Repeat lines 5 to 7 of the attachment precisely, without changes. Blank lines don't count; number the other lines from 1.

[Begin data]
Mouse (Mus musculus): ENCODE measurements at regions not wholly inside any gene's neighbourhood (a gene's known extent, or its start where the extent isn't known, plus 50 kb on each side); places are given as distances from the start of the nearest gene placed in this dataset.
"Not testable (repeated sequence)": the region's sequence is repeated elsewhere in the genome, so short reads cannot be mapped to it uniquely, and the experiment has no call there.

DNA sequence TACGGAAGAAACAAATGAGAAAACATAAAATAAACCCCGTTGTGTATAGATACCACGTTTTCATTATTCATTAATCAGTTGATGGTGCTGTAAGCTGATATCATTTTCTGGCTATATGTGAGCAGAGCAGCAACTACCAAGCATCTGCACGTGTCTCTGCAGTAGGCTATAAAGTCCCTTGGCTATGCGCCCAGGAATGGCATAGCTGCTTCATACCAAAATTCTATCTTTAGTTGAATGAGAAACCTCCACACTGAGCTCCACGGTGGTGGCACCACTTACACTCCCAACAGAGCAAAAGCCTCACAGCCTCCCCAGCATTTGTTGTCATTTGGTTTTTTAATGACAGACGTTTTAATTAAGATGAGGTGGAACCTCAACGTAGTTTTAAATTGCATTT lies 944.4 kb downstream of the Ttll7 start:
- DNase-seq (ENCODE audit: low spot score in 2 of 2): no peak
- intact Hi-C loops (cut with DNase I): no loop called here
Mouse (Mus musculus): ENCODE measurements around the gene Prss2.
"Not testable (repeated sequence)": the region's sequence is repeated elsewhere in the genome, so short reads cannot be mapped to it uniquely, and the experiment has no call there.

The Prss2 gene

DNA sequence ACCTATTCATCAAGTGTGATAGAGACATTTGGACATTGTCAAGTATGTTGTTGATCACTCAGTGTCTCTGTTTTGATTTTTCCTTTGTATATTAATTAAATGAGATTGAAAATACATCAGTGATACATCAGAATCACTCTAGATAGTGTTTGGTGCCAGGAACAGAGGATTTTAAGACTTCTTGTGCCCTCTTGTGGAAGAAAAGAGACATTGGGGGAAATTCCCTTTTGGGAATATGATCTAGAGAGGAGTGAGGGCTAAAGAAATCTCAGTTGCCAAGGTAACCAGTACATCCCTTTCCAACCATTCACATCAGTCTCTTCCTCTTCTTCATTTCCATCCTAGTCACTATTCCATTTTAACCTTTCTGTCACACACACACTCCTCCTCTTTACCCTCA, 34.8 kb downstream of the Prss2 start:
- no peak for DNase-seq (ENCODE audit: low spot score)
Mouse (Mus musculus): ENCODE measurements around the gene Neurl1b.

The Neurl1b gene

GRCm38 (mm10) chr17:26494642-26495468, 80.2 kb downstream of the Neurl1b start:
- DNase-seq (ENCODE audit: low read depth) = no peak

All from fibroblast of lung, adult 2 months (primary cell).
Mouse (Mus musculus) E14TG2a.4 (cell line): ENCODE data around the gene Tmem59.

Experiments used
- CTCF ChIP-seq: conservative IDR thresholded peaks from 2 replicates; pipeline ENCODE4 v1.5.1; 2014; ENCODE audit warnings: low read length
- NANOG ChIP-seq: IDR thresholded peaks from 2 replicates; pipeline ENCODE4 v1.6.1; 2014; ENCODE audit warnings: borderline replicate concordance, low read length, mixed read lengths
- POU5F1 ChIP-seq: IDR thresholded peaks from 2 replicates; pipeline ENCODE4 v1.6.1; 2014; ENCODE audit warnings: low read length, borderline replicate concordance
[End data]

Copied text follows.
- intact Hi-C loops (cut with DNase I): no loop called here
Mouse (Mus musculus): ENCODE measurements around the gene Prss2.
"Not testable (repeated sequence)": the region's sequence is repeated elsewhere in the genome, so short reads cannot be mapped to it uniquely, and the experiment has no call there.